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Twelve Tips for the Tired

Lisette Lahana, LCSW,

January 11, 2024

“Don’t talk to me until I’ve had my coffee!”

Woman in filled tub looking exhausted with her hands over her face.

Is this your morning mantra? Sleep is a major, and often invisible factor, in how we feel about ourselves and relate to others. In a fast-paced culture, we try to fit in as much as possible at night, making it hard settle down when bedtime comes around. You might tell yourself that it will be different tonight, that tonight you’ll get to sleep early—but you still find yourself online, texting, reading, or watching television until the wee hours.

My therapy clients talk about wanting to feel energetic but being stuck in a daily grind of work, errands, or taking care of others. Staying busy has become the enemy of a good night’s sleep. Experts recommend the average adult get between 7-8 or more hours of sleep a night (1). Whether you sleep a short time or sleep too much (over 8 hours) is associated with chronic disease like obesity, diabetes, high blood pressure and heart disease in adults(2).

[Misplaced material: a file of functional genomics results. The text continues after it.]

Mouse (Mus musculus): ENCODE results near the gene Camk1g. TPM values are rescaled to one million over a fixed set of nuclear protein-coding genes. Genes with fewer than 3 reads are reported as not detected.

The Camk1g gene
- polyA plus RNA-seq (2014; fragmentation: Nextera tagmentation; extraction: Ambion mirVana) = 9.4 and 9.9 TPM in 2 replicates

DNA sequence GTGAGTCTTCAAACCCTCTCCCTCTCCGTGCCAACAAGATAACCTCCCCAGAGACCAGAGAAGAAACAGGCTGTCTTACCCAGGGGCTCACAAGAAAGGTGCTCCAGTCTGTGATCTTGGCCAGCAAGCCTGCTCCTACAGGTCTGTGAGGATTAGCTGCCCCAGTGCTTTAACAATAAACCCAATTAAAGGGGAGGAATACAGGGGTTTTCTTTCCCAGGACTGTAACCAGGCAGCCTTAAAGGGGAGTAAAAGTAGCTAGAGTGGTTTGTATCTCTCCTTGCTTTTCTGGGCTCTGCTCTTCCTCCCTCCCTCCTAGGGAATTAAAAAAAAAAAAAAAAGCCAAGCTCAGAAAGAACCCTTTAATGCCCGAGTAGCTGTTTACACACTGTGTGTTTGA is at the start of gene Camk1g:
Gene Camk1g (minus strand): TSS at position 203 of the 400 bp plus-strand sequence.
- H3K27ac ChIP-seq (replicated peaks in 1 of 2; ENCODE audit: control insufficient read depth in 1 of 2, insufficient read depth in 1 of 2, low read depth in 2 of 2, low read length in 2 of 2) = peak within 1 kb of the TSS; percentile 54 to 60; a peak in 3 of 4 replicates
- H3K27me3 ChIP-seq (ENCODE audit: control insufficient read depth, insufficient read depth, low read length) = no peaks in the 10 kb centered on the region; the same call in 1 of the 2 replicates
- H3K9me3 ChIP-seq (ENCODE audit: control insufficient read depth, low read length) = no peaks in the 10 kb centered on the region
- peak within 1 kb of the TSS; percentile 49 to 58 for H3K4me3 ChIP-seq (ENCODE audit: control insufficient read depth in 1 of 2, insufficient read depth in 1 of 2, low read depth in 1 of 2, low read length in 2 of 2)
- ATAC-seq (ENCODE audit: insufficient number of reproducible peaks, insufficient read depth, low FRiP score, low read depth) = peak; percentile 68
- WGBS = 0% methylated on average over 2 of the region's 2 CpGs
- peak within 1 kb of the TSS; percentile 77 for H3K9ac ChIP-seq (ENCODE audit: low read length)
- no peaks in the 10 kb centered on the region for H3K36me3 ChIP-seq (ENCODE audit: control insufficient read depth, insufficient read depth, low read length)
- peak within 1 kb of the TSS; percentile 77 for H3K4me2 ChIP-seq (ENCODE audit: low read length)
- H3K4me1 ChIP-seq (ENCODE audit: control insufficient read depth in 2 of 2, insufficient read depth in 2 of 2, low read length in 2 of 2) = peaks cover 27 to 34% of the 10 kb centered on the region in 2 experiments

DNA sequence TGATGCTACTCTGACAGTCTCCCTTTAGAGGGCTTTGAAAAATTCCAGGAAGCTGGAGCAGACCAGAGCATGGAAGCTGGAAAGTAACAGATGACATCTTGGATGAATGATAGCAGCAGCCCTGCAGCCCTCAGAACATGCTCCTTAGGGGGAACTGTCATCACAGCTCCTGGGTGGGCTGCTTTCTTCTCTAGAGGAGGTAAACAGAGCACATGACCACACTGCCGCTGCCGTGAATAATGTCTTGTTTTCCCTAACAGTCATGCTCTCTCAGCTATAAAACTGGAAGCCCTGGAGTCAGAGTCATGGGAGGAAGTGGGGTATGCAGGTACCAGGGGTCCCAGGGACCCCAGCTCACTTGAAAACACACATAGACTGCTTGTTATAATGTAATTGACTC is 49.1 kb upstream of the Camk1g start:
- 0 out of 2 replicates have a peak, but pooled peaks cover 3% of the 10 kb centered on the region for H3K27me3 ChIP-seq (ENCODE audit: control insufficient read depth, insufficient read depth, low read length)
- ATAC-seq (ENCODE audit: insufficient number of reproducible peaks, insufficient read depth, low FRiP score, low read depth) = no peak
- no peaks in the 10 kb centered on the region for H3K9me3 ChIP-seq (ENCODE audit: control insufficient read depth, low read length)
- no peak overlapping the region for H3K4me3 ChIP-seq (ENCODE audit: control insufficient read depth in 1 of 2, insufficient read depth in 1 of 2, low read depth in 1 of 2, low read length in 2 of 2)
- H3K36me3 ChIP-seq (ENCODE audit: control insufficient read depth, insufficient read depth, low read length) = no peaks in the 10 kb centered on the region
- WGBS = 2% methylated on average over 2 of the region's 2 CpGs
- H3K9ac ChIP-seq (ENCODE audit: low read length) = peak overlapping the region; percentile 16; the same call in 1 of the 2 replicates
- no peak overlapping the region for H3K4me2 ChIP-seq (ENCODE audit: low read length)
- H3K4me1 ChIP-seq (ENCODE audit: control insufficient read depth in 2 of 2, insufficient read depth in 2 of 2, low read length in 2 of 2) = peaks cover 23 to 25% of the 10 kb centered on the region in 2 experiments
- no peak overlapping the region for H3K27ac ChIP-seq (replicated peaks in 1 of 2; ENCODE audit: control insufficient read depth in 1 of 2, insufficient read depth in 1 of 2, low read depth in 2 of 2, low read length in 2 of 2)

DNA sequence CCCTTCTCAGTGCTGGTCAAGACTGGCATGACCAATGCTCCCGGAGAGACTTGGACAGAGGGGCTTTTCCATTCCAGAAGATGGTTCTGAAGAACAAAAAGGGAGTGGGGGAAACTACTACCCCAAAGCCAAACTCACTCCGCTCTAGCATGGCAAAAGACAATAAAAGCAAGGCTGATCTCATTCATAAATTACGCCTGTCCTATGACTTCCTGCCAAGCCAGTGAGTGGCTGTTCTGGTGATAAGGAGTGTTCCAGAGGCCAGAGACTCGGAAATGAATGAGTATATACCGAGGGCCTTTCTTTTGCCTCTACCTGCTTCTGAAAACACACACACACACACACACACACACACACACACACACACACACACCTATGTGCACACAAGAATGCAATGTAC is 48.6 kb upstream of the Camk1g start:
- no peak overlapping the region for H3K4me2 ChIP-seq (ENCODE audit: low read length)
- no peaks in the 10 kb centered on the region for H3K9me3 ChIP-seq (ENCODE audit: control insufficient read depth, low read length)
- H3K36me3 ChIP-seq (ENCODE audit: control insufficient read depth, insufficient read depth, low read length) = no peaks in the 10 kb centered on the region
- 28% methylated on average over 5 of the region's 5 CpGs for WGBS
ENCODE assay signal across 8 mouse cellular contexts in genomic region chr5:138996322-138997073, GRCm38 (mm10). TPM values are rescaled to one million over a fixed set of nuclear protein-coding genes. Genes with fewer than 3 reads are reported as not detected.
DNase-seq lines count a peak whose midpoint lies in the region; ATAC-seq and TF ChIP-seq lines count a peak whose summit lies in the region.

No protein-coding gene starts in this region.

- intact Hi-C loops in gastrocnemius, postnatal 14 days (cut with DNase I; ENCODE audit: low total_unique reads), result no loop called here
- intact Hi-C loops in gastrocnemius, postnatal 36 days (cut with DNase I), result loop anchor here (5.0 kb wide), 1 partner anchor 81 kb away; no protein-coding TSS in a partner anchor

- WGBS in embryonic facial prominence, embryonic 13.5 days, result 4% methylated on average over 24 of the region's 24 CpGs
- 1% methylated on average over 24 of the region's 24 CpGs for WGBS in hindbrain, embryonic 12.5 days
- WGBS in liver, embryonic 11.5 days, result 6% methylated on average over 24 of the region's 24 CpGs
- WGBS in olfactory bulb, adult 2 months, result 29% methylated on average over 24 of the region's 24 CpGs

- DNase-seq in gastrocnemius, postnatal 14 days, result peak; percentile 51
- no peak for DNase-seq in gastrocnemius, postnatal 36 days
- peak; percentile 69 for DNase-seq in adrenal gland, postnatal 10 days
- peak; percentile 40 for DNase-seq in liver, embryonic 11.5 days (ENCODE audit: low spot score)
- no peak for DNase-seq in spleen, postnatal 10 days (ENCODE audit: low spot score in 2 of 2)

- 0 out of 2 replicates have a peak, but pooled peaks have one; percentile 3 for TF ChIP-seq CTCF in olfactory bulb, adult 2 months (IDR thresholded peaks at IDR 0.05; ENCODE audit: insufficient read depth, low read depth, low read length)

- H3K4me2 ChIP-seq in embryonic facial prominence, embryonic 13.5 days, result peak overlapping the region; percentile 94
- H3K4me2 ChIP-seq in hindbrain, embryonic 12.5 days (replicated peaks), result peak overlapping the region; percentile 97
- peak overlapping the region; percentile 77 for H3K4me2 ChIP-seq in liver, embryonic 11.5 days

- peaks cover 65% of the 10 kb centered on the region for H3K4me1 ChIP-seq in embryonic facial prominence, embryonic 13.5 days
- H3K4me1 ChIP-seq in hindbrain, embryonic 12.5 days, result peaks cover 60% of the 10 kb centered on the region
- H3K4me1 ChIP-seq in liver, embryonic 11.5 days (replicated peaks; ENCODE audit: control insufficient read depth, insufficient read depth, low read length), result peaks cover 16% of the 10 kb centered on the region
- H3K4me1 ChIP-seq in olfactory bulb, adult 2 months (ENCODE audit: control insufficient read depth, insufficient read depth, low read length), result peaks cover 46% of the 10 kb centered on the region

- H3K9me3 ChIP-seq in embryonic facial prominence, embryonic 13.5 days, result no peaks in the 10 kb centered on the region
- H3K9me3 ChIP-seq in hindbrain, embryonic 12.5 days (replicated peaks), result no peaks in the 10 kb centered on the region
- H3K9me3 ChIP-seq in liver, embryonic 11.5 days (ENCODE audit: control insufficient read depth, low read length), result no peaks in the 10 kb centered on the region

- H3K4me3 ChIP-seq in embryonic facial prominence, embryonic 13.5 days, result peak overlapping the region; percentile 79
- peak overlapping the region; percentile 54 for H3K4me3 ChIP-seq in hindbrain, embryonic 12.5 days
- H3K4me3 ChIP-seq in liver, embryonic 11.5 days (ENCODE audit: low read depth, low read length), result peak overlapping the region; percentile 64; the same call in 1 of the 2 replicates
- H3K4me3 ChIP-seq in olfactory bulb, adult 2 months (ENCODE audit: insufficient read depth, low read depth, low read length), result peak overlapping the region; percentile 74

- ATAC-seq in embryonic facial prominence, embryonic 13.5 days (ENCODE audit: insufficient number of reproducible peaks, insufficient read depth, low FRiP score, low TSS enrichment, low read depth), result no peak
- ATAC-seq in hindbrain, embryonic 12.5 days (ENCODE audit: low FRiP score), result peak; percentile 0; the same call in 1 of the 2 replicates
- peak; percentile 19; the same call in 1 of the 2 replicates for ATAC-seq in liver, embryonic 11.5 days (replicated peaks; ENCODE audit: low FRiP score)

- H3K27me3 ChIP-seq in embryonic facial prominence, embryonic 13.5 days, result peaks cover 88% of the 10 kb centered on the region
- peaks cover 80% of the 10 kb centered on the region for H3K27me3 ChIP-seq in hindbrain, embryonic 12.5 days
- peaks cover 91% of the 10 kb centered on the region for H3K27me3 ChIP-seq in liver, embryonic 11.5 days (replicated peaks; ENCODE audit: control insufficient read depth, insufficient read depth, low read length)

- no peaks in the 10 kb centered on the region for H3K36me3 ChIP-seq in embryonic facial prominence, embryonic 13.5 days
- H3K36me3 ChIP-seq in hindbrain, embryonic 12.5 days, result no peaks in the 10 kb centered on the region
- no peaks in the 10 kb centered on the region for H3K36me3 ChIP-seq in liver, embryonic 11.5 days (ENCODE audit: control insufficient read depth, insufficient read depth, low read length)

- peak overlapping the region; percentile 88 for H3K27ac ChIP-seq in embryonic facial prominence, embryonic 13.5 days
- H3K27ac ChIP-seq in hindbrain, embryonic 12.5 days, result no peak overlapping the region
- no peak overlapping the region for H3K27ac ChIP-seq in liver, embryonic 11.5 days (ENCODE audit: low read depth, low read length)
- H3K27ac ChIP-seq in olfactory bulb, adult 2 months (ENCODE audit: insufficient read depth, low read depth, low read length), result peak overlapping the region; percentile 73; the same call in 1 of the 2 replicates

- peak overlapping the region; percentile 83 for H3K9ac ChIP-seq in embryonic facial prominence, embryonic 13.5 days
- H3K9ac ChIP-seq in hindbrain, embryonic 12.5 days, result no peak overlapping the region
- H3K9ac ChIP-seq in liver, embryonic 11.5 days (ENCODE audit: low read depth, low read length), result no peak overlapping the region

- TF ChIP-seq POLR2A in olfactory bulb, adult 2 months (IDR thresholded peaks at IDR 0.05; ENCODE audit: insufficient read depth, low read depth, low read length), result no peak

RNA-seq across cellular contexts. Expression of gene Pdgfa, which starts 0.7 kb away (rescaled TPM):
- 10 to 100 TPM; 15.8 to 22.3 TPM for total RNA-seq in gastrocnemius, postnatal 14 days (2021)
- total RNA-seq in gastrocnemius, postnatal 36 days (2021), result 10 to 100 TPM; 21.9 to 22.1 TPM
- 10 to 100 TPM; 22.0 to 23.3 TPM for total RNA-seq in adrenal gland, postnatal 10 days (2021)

1. Design a soothing nighttime routine. A calming 20-30 minute routine may include restorative yoga, writing, meditation, listening to a guided visualization, reading for pleasure, self-massage with scented lotion, acupressure points, or a bath. Have a ritual you do every night so that your body can learn to depend on that time to unwind and associates it with relaxation.

  2. Journal before bed. Use a prompt to review your day and off load your stress or worries. Here are some good prompts to get you started.

  3. Write a to do list before bed. One study found writing a to do list before bed helped people in their study fall asleep more quickly. The key piece of applying this to your sleep is to not just think about what you have to do but to actually write it down (3).